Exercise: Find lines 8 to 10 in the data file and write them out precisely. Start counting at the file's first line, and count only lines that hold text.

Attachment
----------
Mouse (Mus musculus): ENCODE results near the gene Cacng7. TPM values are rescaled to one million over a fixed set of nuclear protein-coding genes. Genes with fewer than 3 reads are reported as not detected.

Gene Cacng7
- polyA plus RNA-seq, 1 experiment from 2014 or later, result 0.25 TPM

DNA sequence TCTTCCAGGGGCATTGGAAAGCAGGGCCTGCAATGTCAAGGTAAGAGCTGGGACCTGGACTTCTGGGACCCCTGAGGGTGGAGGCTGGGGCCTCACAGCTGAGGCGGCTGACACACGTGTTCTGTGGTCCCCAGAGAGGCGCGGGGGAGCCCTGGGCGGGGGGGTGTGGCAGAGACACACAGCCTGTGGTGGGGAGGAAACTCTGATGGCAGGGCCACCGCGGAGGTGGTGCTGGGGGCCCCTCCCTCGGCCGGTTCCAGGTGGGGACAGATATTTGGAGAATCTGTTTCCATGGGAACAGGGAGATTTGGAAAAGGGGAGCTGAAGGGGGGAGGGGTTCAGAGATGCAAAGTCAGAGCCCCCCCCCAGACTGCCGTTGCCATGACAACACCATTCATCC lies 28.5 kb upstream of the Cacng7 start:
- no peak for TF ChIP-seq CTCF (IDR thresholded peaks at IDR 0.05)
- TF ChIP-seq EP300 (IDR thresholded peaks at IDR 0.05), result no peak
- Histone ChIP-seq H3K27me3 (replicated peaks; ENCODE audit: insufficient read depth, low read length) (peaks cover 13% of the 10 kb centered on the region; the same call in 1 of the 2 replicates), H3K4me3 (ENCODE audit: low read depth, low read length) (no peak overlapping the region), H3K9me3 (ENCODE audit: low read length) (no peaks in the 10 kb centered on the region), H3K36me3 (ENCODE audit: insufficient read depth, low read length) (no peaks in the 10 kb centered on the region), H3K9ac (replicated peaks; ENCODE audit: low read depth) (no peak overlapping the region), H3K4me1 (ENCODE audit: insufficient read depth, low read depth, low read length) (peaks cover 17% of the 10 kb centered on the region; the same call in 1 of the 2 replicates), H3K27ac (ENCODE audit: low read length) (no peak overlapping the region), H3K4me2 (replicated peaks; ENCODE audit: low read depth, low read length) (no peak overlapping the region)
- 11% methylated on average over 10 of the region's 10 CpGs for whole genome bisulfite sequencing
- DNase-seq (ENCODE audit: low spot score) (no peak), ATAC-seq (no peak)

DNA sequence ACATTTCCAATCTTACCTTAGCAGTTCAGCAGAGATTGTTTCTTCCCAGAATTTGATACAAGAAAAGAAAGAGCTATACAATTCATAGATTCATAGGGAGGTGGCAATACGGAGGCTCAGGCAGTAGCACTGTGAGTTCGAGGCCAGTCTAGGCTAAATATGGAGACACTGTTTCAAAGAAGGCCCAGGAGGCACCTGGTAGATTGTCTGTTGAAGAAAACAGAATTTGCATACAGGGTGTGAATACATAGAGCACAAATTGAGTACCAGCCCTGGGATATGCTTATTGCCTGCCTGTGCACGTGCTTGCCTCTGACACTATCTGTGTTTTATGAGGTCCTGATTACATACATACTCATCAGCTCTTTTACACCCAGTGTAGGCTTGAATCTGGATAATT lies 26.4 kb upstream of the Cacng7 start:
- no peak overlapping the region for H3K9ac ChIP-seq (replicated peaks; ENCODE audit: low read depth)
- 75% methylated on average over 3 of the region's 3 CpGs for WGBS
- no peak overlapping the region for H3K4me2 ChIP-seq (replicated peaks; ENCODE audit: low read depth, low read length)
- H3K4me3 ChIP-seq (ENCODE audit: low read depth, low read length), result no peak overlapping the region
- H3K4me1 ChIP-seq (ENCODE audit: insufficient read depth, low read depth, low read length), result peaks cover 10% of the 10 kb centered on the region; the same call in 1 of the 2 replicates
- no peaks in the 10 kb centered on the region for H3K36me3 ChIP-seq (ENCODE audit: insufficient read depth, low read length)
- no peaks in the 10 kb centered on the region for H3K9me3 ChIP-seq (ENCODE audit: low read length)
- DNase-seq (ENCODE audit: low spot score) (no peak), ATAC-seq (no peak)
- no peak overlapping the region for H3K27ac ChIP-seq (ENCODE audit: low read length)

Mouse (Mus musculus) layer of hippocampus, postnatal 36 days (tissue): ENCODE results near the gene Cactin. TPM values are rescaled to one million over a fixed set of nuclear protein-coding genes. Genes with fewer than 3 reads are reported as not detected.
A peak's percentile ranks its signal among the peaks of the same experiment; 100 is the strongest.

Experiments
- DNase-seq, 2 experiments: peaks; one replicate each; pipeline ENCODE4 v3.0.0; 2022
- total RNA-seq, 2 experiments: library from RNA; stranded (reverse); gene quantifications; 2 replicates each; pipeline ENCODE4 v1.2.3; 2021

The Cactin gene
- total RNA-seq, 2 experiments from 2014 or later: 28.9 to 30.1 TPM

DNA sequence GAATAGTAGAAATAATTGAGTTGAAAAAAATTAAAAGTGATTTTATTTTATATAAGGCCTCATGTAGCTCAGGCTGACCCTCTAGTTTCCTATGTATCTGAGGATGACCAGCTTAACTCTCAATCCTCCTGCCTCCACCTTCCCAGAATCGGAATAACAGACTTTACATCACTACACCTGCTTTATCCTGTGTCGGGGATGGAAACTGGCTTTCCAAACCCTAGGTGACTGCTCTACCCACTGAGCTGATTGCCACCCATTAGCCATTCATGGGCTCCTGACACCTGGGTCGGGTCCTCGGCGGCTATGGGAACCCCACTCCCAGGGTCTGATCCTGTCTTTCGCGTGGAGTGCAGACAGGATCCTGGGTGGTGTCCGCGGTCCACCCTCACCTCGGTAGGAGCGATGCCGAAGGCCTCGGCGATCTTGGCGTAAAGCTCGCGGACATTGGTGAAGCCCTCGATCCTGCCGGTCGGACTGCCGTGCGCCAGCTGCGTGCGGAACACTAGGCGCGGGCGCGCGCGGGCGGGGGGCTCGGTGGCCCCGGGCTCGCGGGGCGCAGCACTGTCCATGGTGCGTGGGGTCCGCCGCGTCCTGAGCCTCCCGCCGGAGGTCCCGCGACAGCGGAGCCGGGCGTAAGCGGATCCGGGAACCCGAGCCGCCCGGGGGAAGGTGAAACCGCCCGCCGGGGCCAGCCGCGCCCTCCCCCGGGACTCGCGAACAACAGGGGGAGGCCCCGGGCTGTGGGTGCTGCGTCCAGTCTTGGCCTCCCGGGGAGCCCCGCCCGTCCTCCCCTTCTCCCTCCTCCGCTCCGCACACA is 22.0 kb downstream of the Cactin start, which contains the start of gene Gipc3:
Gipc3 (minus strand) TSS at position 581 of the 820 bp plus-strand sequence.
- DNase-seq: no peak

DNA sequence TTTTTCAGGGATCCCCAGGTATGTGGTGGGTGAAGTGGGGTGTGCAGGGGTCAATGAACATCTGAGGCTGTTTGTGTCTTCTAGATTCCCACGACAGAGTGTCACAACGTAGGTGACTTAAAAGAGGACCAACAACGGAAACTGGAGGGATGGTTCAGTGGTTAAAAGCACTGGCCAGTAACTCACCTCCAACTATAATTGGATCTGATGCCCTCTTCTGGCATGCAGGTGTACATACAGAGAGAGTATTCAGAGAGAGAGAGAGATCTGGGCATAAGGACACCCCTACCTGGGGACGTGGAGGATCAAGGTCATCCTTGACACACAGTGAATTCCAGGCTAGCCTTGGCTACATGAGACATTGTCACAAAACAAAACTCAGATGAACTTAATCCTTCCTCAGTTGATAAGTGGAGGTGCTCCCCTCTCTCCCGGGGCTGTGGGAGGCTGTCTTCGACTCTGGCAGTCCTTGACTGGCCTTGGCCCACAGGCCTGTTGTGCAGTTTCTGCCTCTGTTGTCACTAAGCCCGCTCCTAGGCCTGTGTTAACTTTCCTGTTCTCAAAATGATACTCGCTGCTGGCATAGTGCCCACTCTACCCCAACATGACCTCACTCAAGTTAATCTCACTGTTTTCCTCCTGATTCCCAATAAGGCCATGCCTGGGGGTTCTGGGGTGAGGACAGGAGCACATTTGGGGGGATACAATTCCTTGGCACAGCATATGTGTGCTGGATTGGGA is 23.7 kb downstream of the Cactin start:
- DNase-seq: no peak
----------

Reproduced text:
- 11% methylated on average over 10 of the region's 10 CpGs for whole genome bisulfite sequencing
- DNase-seq (ENCODE audit: low spot score) (no peak), ATAC-seq (no peak)

DNA sequence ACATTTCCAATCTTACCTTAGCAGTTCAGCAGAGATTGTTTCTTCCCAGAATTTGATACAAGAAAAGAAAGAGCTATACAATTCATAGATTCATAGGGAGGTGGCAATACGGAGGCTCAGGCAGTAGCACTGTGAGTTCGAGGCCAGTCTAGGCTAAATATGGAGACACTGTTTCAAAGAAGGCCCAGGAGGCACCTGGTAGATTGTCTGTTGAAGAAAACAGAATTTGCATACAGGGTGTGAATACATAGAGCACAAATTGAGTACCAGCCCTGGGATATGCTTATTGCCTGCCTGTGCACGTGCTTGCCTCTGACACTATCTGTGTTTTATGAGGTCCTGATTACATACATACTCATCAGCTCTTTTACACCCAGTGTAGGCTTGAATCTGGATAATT lies 26.4 kb upstream of the Cacng7 start: